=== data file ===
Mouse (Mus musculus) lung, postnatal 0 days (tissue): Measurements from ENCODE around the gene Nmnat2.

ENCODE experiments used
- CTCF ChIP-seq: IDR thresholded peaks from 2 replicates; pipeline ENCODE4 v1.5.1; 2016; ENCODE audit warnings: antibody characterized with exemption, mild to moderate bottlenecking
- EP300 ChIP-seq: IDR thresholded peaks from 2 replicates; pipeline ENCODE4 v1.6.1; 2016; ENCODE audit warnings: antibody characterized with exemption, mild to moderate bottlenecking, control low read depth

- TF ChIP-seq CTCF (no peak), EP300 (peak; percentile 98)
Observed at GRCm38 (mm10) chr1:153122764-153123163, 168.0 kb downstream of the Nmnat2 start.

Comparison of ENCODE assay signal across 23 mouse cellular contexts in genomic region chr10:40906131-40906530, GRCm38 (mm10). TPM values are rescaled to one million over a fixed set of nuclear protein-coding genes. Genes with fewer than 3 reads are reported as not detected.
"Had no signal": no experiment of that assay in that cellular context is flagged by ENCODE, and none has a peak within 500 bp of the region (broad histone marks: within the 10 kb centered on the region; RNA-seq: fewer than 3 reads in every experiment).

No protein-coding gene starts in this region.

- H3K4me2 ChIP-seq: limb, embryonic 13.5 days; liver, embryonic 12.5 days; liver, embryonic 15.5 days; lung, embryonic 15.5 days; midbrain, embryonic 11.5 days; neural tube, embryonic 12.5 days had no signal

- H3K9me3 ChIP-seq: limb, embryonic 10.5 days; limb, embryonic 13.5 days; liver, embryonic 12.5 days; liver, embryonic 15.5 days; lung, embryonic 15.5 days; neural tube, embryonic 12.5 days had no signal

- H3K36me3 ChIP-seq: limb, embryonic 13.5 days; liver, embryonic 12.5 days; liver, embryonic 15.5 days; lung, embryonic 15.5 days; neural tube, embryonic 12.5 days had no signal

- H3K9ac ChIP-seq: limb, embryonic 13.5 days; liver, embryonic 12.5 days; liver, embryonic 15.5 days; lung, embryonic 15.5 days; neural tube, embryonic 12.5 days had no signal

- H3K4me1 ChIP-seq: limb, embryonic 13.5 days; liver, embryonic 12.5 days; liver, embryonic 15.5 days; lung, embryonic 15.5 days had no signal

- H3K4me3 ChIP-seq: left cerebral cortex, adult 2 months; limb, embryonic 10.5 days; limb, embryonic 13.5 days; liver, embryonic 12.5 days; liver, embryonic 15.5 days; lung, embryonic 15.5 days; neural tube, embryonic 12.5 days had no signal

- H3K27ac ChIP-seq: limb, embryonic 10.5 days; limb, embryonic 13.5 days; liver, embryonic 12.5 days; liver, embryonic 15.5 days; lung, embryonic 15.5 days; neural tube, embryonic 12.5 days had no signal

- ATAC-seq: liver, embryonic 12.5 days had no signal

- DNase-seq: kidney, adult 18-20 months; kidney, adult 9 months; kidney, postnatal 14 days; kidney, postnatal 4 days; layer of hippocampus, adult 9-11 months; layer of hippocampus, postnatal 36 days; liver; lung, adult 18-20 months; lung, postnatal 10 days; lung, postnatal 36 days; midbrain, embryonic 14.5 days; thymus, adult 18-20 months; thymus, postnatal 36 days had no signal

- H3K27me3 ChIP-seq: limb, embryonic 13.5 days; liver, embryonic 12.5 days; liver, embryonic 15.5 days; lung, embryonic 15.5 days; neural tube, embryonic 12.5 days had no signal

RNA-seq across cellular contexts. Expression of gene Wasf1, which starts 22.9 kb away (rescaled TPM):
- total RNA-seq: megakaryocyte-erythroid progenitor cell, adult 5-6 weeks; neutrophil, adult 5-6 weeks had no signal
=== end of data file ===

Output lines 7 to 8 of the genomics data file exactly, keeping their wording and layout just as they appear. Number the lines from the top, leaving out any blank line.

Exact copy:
Comparison of ENCODE assay signal across 23 mouse cellular contexts in genomic region chr10:40906131-40906530, GRCm38 (mm10). TPM values are rescaled to one million over a fixed set of nuclear protein-coding genes. Genes with fewer than 3 reads are reported as not detected.
"Had no signal": no experiment of that assay in that cellular context is flagged by ENCODE, and none has a peak within 500 bp of the region (broad histone marks: within the 10 kb centered on the region; RNA-seq: fewer than 3 reads in every experiment).